Vaccine passport firm says system could be ‘redeployed’ as a national ID card

One of the companies involved in the Covid-19 vaccine passport has said that the system could be "redeployed" as a national ID card, amid concerns over “mission creep”.

As Boris Johnson urged nightclubs and venues with large crowds to adopt Covid-19 certification as a condition of entry, MPs and campaigners warned that the system was “intrusive” and raised the possibility of discrimination.

Concerns were raised that people will be forced to share sensitive information to participate in normal, everday life, particularly as the Government has reserved "the right to mandate certification” at a later date.

Fears have been fuelled by the fact that the £250,000 contract to provide the cloud software for the certification system was handed to Entrust, an American IT firm which has previously been involved in rolling out national ID systems in Albania, Ghana and Malaysia.

In a blog written shortly before it was awarded the contract, Jenn Markey, product marketing director, Entrust, commented that “vaccine credentials can become part of the infrastructure of the new normal”.

She said: “With the infrastructure and investment necessary to ensure a viable vaccine passport, why not redeploy this effort into a national citizen ID program that can be used for multiple purposes, including the secure delivery of government services, secure cross-border travel, and documentation of vaccination.”

In the UK, controversial identity card plans were scrapped by the coalition government in 2011 after outcry over the intrusive nature of the scheme and its impact on human rights, including from Mr Johnson who said he would "eat" a card if required to produce it.

However, it is feared that the draconian requirements to prove health status will allow “mission creep” into other requirements, according to Silkie Carlo, director of Big Brother Watch.

Security experts warned that in order for the passport to be linked to an individual and avoid fraud they would also have to show identification.

“This is a giant leap towards ID cards,” Ms Carlo said, adding that if the “Government goes ahead with mandated Covid passes it is likely we will look to bring legal challenges."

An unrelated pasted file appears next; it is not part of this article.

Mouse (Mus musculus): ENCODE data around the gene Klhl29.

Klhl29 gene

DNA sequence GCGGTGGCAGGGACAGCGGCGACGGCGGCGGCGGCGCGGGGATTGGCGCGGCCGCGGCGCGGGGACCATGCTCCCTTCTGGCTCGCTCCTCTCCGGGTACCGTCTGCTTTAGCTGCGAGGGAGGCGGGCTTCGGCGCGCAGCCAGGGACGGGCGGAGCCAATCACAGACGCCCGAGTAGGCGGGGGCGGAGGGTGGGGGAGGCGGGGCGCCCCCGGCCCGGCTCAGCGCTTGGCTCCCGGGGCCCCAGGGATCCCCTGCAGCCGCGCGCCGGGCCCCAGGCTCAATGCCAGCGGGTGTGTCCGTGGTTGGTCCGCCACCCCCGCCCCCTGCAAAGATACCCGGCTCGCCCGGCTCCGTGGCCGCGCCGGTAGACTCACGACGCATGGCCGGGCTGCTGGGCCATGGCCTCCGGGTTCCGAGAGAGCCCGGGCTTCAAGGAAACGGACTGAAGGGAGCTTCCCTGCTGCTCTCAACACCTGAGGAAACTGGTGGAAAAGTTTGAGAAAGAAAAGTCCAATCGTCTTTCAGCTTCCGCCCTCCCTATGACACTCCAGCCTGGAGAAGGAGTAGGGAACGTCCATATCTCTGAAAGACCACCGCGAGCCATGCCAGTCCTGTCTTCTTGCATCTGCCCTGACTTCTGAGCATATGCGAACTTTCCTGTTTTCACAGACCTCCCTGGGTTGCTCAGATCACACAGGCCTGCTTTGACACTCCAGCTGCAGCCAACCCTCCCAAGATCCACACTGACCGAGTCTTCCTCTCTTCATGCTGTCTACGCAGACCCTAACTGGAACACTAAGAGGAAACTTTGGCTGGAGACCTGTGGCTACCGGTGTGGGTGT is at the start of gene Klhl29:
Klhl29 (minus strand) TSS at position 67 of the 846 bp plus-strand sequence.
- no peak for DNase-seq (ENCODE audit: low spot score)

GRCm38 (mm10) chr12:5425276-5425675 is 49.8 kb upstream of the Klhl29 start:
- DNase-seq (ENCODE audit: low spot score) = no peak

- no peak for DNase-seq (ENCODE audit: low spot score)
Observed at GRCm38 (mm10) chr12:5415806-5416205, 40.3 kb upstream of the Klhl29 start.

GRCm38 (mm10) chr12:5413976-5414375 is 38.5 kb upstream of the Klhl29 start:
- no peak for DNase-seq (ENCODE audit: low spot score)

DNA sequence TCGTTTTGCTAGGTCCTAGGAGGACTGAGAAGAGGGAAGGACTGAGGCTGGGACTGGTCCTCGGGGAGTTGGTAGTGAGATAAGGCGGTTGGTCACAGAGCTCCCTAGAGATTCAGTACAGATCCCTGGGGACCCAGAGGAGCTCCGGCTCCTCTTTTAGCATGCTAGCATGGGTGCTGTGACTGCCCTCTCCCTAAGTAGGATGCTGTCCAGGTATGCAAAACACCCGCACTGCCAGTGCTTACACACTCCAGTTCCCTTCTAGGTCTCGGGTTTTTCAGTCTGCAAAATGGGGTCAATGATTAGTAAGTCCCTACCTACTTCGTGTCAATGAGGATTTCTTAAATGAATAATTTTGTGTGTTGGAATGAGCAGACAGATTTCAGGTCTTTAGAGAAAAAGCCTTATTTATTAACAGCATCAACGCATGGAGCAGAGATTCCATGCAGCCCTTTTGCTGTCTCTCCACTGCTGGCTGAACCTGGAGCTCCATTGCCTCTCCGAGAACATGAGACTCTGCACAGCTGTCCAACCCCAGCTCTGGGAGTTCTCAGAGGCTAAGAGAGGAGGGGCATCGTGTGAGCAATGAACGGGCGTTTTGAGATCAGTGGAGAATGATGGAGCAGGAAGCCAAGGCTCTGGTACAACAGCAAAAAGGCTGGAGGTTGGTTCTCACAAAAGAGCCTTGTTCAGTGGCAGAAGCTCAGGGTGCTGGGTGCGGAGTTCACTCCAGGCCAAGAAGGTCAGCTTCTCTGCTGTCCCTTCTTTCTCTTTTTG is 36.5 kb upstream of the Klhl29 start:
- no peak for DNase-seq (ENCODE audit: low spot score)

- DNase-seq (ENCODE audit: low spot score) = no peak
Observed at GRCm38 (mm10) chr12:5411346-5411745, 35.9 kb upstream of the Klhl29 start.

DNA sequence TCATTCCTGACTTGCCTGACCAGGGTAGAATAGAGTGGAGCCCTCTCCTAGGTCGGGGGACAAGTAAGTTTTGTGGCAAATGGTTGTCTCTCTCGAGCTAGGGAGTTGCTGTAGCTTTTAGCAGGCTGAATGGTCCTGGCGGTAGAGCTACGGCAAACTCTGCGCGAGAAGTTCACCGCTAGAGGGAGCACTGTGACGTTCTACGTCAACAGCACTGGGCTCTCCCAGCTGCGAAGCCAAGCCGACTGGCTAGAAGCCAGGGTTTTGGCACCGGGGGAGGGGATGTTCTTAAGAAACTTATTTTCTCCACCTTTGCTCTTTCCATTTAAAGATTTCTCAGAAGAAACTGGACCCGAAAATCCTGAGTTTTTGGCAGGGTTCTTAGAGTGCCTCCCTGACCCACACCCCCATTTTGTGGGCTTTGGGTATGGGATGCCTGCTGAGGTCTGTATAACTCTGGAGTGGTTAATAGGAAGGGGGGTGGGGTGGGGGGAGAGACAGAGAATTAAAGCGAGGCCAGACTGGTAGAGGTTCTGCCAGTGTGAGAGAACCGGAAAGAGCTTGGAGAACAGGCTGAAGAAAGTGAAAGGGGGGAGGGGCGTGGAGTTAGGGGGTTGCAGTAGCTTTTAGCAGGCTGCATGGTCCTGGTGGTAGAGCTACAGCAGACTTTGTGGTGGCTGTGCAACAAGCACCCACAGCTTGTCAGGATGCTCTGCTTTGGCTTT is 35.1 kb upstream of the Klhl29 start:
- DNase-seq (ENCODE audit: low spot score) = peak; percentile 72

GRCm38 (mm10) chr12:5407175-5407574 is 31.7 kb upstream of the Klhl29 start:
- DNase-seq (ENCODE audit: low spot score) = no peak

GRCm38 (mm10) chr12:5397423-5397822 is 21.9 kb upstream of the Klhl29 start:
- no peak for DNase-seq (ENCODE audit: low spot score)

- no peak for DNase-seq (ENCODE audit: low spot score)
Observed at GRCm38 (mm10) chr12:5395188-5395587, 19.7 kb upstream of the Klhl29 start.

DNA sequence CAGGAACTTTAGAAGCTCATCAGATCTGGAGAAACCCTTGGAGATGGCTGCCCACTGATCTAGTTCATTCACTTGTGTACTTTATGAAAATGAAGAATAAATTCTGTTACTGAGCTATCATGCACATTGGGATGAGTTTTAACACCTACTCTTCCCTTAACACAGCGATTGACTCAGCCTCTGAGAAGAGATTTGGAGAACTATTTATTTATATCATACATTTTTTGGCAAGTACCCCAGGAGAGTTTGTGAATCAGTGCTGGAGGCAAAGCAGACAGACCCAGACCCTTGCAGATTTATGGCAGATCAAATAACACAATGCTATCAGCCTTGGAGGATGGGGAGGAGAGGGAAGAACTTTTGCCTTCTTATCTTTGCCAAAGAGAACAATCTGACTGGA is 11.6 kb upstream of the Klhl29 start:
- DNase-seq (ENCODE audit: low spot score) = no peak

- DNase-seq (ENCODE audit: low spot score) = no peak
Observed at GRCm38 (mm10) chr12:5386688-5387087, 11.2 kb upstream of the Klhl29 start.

The findings of a Cabinet Office review also said the passes could allow businesses to stay open “if the country is facing a difficult situation in autumn or winter”, suggesting they may be utilised in any future lockdowns.

Pubs and nightclubs on Tuesday night said they would refuse to introduce the system, as leaked modelling suggested it would only allow them to reach 71 per cent of their pre-pandemic turnover, a loss of £3.5 billion.

But the possibility has been raised that the use could be widened out to other sectors, with the Cabinet Office review saying a ban on other companies requiring certification would "be an unjustified intrusion" on how they keep their premises safe.

Government commissioned research on the vaccine pass, seen by The Telegraph, also shows that focus groups were asked about the possibility of them being used for weddings, funerals and work events.

In the December focus group conducted by Zühlke Engineering, a Swiss company involved in the contract tracing app which has staff working within the Department of Health, participants were also asked about it being used for builders attending their home.

Vaccine passports in other countries

Tory civil rights champion David Davis, a former cabinet minister, told The Telegraph that domestic Covid passports are “a very bad idea”, “intrusive” and “completely out of the tradition of Britain”.

Pointing out there were 9,000 data leaks last year from government records, he said: “There are very serious civil liberties issues, serious issues of practicality, and serious issues of discrimination."

The Government has denied any suggestion that the pass will be used as a national ID system.

It comes as a poll released on Tuesday showed a third of adults aged 18-34 had deleted the NHS Covid-19 app from their smartphones, with more intending to remove it after “Freedom Day” on July 19.

Overall, less than half of adults have the app installed, Savanta ComRes found.

NHS Covid Pass | How to use the app

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